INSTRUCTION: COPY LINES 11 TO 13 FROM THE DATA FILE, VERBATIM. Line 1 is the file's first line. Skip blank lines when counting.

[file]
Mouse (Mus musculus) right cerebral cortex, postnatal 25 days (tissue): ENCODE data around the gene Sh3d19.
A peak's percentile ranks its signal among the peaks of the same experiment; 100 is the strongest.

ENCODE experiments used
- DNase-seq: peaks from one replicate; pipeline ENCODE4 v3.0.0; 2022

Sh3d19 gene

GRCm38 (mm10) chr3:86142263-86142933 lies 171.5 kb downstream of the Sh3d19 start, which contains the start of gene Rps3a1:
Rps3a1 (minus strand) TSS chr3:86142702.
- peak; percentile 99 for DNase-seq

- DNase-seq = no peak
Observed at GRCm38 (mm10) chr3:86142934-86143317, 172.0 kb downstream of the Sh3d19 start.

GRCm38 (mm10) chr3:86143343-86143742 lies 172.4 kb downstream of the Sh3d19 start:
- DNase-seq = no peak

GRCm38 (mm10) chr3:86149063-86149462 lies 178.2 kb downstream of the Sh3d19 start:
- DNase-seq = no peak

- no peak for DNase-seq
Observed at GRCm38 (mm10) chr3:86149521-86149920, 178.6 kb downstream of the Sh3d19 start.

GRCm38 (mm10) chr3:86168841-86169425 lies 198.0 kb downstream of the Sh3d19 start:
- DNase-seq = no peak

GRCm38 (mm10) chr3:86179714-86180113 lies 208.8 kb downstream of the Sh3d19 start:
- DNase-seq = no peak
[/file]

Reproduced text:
GRCm38 (mm10) chr3:86143343-86143742 lies 172.4 kb downstream of the Sh3d19 start:
- DNase-seq = no peak

GRCm38 (mm10) chr3:86149063-86149462 lies 178.2 kb downstream of the Sh3d19 start: